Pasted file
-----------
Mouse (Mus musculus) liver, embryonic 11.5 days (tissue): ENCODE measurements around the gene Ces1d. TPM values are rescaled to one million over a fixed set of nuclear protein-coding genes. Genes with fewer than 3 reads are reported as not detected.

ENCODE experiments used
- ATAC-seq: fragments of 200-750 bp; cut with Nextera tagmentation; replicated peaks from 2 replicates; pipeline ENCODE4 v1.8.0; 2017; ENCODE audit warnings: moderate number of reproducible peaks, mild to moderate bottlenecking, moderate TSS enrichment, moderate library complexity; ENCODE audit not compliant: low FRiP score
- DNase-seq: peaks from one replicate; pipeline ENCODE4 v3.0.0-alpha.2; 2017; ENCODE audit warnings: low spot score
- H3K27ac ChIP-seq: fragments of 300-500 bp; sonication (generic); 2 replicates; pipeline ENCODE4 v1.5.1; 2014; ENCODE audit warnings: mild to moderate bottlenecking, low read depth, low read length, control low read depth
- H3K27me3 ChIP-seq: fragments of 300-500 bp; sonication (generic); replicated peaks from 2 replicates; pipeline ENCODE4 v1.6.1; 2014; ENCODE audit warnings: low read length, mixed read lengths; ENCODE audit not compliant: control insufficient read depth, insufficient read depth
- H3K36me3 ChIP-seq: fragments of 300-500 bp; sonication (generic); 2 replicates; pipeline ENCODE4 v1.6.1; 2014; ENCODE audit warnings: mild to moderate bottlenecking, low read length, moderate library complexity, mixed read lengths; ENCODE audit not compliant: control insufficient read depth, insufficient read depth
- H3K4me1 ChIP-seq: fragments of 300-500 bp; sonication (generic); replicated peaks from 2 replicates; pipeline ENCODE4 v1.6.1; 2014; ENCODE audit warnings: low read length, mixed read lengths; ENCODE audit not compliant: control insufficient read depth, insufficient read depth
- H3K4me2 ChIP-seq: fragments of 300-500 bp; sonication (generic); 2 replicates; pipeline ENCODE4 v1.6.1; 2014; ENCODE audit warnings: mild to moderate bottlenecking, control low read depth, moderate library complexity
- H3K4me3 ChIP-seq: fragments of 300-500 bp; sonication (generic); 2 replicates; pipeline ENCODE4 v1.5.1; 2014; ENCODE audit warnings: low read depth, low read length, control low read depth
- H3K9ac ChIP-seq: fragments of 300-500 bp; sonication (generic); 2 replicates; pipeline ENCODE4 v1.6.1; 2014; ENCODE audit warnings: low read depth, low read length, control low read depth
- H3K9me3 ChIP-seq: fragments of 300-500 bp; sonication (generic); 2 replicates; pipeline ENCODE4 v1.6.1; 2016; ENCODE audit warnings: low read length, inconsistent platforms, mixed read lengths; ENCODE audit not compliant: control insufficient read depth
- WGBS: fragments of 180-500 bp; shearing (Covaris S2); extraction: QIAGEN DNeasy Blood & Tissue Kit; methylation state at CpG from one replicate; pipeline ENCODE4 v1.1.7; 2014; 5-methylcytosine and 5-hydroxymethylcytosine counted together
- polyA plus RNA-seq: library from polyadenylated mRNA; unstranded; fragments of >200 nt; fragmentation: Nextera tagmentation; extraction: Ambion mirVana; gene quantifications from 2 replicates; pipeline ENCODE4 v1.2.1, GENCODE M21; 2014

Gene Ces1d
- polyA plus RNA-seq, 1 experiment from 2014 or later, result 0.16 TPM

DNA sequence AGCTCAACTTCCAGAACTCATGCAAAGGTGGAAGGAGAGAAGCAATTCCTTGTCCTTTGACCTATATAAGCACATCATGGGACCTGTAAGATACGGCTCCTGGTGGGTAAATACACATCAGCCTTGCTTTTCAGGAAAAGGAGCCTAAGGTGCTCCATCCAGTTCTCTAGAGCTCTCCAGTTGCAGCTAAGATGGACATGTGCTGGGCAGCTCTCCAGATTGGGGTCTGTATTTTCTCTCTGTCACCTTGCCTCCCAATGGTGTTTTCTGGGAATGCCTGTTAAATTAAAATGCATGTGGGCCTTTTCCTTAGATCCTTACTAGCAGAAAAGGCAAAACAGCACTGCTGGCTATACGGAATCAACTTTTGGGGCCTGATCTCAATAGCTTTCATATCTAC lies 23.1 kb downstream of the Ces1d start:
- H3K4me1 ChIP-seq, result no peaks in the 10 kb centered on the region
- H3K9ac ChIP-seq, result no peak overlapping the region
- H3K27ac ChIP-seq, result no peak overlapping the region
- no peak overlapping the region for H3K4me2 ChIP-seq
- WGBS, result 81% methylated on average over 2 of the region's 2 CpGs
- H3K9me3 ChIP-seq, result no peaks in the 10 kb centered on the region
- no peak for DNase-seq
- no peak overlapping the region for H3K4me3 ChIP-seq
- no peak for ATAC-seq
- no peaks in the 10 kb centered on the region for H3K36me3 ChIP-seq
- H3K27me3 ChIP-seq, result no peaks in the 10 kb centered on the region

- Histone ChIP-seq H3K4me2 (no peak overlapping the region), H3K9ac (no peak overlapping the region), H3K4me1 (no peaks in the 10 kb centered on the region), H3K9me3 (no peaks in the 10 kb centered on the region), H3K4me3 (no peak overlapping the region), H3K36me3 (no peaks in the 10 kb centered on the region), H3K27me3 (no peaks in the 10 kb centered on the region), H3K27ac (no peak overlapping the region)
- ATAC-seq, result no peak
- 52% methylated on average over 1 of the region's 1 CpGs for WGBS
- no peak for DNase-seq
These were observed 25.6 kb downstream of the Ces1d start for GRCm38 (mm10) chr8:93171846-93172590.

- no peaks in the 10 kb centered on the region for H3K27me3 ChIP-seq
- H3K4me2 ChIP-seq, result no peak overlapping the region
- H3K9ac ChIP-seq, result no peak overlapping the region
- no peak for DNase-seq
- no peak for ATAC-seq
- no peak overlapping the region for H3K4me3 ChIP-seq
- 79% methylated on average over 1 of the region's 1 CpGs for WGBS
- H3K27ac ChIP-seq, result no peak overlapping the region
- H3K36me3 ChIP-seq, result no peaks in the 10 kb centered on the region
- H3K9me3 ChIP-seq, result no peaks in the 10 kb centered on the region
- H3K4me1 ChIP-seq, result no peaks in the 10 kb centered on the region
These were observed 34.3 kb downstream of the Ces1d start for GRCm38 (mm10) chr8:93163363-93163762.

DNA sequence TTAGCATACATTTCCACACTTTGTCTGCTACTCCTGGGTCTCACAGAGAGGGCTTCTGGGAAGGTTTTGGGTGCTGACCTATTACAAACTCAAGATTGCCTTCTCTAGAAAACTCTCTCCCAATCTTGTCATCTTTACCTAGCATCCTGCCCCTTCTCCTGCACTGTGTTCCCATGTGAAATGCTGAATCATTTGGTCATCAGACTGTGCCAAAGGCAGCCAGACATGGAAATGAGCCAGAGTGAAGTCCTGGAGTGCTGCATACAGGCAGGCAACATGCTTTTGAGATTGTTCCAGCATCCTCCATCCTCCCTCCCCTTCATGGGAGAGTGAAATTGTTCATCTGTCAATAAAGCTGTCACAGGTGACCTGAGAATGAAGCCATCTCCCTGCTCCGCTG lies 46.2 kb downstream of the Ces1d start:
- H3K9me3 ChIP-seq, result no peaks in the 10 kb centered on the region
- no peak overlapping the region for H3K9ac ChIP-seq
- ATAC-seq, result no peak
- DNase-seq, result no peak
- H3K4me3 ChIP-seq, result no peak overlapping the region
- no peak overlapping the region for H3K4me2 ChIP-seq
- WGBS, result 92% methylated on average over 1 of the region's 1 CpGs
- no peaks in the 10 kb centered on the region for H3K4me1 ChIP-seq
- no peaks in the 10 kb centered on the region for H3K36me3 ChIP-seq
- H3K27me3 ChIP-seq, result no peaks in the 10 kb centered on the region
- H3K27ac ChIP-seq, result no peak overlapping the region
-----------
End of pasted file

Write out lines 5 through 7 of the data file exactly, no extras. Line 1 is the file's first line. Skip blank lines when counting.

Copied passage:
- H3K27ac ChIP-seq: fragments of 300-500 bp; sonication (generic); 2 replicates; pipeline ENCODE4 v1.5.1; 2014; ENCODE audit warnings: mild to moderate bottlenecking, low read depth, low read length, control low read depth
- H3K27me3 ChIP-seq: fragments of 300-500 bp; sonication (generic); replicated peaks from 2 replicates; pipeline ENCODE4 v1.6.1; 2014; ENCODE audit warnings: low read length, mixed read lengths; ENCODE audit not compliant: control insufficient read depth, insufficient read depth
- H3K36me3 ChIP-seq: fragments of 300-500 bp; sonication (generic); 2 replicates; pipeline ENCODE4 v1.6.1; 2014; ENCODE audit warnings: mild to moderate bottlenecking, low read length, moderate library complexity, mixed read lengths; ENCODE audit not compliant: control insufficient read depth, insufficient read depth